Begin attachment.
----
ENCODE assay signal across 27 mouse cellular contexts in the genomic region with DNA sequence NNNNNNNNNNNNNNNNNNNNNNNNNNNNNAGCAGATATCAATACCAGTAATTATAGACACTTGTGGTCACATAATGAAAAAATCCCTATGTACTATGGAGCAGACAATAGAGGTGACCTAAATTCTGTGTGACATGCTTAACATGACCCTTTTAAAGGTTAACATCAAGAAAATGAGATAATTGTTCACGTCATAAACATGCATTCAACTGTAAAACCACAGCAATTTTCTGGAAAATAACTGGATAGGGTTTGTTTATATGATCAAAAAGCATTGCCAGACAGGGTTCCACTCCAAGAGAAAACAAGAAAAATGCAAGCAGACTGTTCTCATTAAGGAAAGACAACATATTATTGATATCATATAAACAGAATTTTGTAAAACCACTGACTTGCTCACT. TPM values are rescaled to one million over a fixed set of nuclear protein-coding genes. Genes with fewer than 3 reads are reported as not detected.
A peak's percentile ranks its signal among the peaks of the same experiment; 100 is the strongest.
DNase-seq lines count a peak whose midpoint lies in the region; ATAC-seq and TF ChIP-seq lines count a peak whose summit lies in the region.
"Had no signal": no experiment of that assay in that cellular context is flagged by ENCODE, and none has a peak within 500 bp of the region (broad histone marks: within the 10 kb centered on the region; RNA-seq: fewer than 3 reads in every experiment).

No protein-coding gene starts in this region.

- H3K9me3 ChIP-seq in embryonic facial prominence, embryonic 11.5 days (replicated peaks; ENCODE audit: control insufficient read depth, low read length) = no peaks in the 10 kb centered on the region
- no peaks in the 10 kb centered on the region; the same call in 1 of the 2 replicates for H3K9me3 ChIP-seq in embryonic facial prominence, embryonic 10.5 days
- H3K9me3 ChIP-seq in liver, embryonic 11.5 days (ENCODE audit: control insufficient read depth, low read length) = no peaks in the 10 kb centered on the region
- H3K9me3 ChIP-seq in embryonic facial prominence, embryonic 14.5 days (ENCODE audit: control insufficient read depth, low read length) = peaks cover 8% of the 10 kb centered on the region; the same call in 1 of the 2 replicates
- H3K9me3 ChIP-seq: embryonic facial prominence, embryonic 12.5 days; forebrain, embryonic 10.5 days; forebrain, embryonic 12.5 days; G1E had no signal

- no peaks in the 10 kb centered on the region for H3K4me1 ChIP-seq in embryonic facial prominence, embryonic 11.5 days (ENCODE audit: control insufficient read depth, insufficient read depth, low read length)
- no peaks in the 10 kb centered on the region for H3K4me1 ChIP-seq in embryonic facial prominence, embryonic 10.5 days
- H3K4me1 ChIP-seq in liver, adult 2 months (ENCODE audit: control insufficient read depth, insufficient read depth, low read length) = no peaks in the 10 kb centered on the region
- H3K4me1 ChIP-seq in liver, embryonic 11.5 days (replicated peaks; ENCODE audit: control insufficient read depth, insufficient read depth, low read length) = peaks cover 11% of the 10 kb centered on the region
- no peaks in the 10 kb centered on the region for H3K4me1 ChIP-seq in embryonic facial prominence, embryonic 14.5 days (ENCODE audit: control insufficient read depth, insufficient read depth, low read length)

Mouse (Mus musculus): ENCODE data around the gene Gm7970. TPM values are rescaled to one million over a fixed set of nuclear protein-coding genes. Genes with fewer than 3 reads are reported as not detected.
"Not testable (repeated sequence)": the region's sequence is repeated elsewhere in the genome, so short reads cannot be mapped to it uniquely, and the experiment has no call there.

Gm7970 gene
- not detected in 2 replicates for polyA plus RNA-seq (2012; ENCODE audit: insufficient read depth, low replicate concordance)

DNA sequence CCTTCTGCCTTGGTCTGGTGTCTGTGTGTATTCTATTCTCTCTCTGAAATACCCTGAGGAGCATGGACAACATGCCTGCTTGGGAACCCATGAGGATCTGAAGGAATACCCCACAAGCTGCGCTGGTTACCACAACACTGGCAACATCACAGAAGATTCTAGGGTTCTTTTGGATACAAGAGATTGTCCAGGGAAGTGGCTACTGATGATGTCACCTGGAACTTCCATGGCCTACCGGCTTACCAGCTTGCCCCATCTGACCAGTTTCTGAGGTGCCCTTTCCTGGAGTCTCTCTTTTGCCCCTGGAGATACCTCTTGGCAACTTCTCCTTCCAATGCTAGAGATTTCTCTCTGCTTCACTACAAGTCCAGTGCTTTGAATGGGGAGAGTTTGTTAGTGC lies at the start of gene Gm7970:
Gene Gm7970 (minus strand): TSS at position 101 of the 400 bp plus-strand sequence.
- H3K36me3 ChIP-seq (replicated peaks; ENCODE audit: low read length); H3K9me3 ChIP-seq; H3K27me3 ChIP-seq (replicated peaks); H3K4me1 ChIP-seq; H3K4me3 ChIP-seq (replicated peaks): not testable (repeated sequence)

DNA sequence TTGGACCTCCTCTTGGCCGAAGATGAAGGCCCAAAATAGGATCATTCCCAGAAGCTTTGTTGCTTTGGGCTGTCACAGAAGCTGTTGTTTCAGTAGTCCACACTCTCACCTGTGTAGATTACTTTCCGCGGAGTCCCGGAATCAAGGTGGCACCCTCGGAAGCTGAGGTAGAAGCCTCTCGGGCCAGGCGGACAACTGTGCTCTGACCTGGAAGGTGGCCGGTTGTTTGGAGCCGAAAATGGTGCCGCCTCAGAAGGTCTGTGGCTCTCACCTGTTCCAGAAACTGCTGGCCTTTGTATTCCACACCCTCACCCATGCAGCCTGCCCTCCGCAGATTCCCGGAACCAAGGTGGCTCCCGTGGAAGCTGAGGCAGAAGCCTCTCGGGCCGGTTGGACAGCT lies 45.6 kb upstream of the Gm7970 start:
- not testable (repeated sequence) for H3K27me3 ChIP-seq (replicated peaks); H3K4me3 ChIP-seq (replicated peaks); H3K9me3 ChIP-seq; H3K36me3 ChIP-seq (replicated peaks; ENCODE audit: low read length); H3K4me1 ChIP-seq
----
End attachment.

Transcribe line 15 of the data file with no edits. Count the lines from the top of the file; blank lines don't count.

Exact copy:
- no peaks in the 10 kb centered on the region for H3K4me1 ChIP-seq in embryonic facial prominence, embryonic 14.5 days (ENCODE audit: control insufficient read depth, insufficient read depth, low read length)